The first ever rivalry in MLS was between New York and D.C. United, a bitter and sometimes bloody feud that also extended off the field between these two fanbases.
It has produced memorable moments and always, despite the records, was a match that the MetroStars — and later the New York Red Bulls — always seemed to get up for emotionally and physically.
There was a sense that United was the enemy and was to be hated. The matches were often played at a fever pitch and with plenty of emotion by New York.
That is, except for last season.
The Red Bulls had come out flat in their first meeting with United a year ago, losing 2-0 but looking simply dreadful in the process. They went on to draw the remaining matches of the series against a United team that finished 11 points behind them in the table.
It could be argued that in all three fixtures a season ago, D.C. came out and treated it like a rivalry match. They clawed and gutted out three results, showing their trademark tenacity and fire under head coach Ben Olsen. The Red Bulls didn’t seem to grasp the intensity level of their first rivalry, perhaps focusing a bit too much on their new one with New York City FC.
This lack of focus, of understanding the depth of the league’s oldest rivalry, may have contributed to their dropped points against United.
“Listen, last year in D.C. we got our [butt] kicked, plain and simple. And we learned from that and we put more into it when we came back home. It was only a draw but we learned from that, even when we were down there the second time, we learned from that,” Red Bulls head coach Jesse Marsch said Monday.
“I told them this morning, ‘We don’t need reminders, D.C. is coming here to fight.’ And they always will [fight], give them credit for that. It’s a big match for us in terms of the table, it’s a rivalry match so it makes it even bigger and we have to understand what this will require.”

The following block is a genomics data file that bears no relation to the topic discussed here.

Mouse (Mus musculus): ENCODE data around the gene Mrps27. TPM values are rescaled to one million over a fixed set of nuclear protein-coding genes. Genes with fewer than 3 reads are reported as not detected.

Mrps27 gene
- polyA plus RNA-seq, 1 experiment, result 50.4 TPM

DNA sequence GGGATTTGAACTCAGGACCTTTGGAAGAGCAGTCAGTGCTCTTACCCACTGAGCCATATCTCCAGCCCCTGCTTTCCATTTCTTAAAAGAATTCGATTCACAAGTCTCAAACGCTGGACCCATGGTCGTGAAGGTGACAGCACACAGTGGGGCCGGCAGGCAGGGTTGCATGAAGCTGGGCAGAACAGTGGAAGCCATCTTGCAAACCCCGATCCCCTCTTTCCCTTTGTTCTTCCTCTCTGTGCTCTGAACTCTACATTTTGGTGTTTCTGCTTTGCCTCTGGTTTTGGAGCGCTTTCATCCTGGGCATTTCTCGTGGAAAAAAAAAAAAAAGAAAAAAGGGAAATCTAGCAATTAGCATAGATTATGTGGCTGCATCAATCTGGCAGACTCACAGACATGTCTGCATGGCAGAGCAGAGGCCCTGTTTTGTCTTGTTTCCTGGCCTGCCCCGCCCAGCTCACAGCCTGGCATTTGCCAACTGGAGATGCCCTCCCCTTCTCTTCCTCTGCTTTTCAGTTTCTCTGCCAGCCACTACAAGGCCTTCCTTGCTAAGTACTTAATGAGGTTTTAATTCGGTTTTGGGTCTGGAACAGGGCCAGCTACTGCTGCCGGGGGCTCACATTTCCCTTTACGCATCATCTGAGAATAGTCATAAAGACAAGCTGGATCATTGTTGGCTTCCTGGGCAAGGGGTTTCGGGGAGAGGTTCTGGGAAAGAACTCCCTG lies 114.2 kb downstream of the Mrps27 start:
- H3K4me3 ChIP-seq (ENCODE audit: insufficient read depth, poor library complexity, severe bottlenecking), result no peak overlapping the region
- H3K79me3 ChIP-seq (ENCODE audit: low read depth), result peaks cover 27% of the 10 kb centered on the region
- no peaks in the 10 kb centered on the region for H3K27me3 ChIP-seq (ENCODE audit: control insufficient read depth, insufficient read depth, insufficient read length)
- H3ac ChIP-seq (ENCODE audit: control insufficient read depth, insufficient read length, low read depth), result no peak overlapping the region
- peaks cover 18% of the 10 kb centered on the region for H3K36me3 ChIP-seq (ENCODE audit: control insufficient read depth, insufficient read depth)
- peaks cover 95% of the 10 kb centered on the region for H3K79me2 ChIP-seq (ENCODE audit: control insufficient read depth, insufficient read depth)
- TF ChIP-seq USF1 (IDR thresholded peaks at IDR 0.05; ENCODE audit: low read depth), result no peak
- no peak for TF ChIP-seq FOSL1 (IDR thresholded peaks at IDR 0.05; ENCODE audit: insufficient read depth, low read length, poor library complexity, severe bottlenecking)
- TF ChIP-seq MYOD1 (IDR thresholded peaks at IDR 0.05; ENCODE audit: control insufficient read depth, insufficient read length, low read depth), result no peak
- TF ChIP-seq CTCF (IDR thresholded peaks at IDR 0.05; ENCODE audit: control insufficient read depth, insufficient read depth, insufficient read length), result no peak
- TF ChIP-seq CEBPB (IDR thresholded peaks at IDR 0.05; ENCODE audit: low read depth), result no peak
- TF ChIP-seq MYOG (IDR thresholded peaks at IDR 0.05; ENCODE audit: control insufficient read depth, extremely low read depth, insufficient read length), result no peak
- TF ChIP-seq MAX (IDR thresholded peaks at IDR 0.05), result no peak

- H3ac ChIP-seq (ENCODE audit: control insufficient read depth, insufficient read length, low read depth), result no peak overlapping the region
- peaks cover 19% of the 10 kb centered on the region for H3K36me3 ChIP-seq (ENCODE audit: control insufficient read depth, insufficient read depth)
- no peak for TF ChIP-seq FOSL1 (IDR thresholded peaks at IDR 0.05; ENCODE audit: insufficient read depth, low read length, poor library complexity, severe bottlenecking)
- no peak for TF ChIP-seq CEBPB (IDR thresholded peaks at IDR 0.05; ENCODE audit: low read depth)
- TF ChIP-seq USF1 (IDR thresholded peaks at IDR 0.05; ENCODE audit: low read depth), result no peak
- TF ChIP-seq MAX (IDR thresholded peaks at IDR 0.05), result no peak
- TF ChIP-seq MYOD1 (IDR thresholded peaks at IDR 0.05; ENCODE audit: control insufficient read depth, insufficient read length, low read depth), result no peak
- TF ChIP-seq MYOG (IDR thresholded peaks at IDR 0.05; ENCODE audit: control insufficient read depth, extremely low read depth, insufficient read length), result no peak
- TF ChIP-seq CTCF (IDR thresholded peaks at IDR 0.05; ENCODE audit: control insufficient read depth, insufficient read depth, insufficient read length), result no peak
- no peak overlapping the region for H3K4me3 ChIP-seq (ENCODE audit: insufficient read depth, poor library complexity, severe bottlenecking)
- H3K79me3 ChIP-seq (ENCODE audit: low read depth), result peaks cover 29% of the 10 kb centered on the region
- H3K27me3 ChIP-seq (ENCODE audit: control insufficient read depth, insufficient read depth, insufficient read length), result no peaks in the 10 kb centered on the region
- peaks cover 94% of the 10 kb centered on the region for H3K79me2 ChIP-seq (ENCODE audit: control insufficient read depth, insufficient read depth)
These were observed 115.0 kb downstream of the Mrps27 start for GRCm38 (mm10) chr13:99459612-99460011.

The two clubs have only met once this year, resulting in a 2-0 home win by the Red Bulls on April 15. The two remaining matches in this series, beginning Wednesday night at Red Bull Arena and then to close out the season down at RFK Stadium, likely will play a major part in determining if New York makes the playoffs.
Currently, the Red Bulls sit in the sixth and final playoff spot in the Eastern Conference.
Marsch cautions that this United team, again struggling, won’t lie over and play dead. They made that mistake last year and he doesn’t want his club to fall into that same trap.
“Last year they weren’t doing very well and I think we underestimated them,” Marsch said.
“And it’s easy to do that again because they’re bottom of the table. The combination of knowing D.C. and where we’re at means that there can be no complacency and not taking anything for granted. I expect that we will fully understand that and be ready to go.”
RED BULLS NOTES
“Danny Royer is full go, 100-percent. Connor, we’re just managing his workload to make sure he’s available for Wednesday,” Marsch said.
The influential Royer, despite being out nearly two months, could even be an option to start.
“We can consider him to start. He’s doing well, he’s in – he’ll be in the 18,” Marsch said.
2) In last week’s loss in the US Open Cup final at Sporting Kansas City, Marsch’s first move was to replace left back Kemar Lawrence with Sal Zizzo. The decision raised some eyebrows – not because it was Zizzo (who is having really fine season this year) – but because the team was down a goal and needed an offensive spark.
However, most at the time thought that bringing in Gonzalo Veron was the best way to go to provide a spark in the final third.
Marsch explained on Monday that he thought Lawrence was beginning to fatigue, and that Sporting had made two offensive subs already. Zizzo, he thought, would add some fresh legs to the backline as the Red Bulls pushed for the equalizer.